This 1974 IH scout was pulled from the ‘No Reserve’ auction over low winning bid

This 1974 IH Scout Was Pulled From 'No-Reserve' Auction Over Low Winning Bid photo

This 1974 IH scout was pulled from a ‘no-reserve’ auction over low winning bid photo

Online car auction sites can be great. They’re not finished until they aren’t. For many, they are the first place to go when they want a look at the most beautiful or interesting rides on offer. Customers and clients are at risk, as they facilitate high-stakes transactions. The protections offered to buyers and sellers don’t always suffice. If things go wrong on one platform there is little to stop someone from doing the same thing elsewhere on the Internet.

Chris Picconi, who won a no-reserve Clasiq Auction on May 28, says he is experiencing this firsthand. He thought he’d won a Clasiq auction with no reserve for a 1975 IH Scout. But then he was told that there was an issue. The listing. Clasiq claims there should have a reserve of $32,500, even though Picconi bid the highest amount of $12,000. Due to a alleged technical mistake, the site nullified sale.

Picconi reached out to me at this point and told me of his experience. He included screenshots that identified him as the winning bidder of the no-reserved auction. He also sent his correspondence to Clasiq CEO and its senior manager for auction sales and client relationships. They apologized, told Picconi that the seller would sell his Scout for $31,500 to try to salvage the deal and then pointed out their terms and conditions after Picconi consulted his lawyer. Picconi’s loss of another truck for his collection seemed tragic at the time. The situation was certainly frustrating, but thanks to the fine print in the auction house, he received his money.

The IH Scout was listed again on Sunday, 9 June. Bring a trailer with no reserve. Bring a Trailer also says that Picconi’s comments on the listing will be “promptly deleted” by Bring a Trailer. He has now gone so far as to email the CEO of the company about “the seller’s past indiscretions.”

The same seller listed the exact Scout. Bring a Trailer to April 2022 But it failed to meet reserve, with a high offer of $29,000.

Picconi was founded by Classic 4×4, a marketing company and advisory firm for collectors of vintage off-road vehicles. He buys and sells vehicles like this Scout regularly—for a living, even. He says that the IH would not have ended up in his collection. He chose to not pay the admittedly significant difference between his high-bid and the adjusted $31,500 price.

Picconi insists now that Bring a Trailer is the one who has to play. At the time he published this article, he had not received any response from the company. He goes so far as to claim that “possible fraud is being perpetuated through seller-marketplace collusion.”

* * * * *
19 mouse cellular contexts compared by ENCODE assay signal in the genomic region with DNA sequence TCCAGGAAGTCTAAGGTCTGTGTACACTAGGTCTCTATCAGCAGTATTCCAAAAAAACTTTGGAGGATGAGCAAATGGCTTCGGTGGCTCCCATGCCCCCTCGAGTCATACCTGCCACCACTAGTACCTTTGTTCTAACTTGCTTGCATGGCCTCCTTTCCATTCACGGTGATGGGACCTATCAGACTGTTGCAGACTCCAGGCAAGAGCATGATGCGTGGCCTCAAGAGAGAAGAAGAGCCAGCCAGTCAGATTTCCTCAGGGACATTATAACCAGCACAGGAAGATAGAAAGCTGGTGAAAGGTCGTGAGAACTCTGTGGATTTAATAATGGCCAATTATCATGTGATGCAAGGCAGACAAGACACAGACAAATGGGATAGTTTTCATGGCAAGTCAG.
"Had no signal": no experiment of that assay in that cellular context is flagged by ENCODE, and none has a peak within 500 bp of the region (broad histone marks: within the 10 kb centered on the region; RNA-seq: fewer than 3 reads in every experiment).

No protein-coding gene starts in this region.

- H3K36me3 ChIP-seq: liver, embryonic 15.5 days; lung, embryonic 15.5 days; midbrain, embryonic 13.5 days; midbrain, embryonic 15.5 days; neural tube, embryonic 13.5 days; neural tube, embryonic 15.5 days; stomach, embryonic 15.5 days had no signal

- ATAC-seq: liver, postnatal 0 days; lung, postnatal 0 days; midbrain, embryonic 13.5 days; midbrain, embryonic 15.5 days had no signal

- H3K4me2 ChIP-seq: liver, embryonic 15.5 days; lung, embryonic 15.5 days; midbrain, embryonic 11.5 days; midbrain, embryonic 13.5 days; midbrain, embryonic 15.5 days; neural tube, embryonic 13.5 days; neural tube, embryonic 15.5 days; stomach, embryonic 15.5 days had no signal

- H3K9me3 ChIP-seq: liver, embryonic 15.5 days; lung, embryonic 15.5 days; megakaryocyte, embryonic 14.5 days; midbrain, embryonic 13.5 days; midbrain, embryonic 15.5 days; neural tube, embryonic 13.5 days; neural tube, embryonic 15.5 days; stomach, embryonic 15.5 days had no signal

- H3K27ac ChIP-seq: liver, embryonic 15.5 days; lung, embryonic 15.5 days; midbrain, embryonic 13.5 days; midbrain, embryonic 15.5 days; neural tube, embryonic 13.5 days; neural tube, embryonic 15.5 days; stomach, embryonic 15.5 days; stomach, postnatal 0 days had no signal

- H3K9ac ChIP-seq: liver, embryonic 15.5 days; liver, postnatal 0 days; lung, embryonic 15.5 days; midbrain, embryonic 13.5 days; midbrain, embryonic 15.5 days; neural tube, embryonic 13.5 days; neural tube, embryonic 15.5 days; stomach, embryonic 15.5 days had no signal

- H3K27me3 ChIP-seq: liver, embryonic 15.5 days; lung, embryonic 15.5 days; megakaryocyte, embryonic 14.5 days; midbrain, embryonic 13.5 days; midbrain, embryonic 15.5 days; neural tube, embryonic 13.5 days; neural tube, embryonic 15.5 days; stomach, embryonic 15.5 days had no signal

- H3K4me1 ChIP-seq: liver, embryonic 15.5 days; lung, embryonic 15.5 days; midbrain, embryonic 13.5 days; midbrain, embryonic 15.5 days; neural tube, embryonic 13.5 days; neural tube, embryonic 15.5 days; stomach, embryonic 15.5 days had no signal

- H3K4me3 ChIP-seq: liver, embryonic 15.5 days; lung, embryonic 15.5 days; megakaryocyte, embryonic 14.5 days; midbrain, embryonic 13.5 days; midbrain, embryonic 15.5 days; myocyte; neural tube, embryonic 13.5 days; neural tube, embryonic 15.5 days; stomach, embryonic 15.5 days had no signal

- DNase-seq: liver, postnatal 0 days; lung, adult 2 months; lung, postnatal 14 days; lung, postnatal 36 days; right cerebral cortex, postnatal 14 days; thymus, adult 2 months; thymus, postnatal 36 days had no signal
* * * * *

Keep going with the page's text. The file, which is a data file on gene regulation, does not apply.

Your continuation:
From where we are sitting, it seems odd.

The current high bid for Bring a Trailer by the IH Scout is $12,500, with six days left. That’s $500 higher than Picconi top bid on Clasiq. So the seller is already close to his original asking price.

It’s a sticky issue that begs for the question: when is a no reserve auction really a no-reserve? What’s preventing sellers or online platforms from writing off unsatisfactory outcomes as technical errors to allow them to try again with no obligation? Picconi finds it frustrating that he thinks he got a good deal on an old 4×4 only to find out it fell through due to reasons beyond his control. His money was also returned. It’s objectively unfair.

Picconi concludes that scenarios like these compromise trust and put buyers at risk.

“Online automotive marketplaces now dominate the market share for collector vehicle transactions. Most online automotive markets operate with integrity, balance, and trust. These businesses, which facilitate millions of dollars in collector vehicle transactions every day, are rife, given that they are mostly unregulated.

“These marketplaces are essential to creating liquidity and transparency in our enthusiast community,” Picconi continued, “but with good there is also bad.”

If this becomes the norm, consumers will be the ones who are left out. It’s unlikely that this will stop unless it is written into the regulations or terms and conditions of companies. Do your homework before you spend tens, hundreds, or even thousands of dollars to buy that rare collector’s piece.

Have a question or tip for the author? Contact them directly at caleb@thedrive.com

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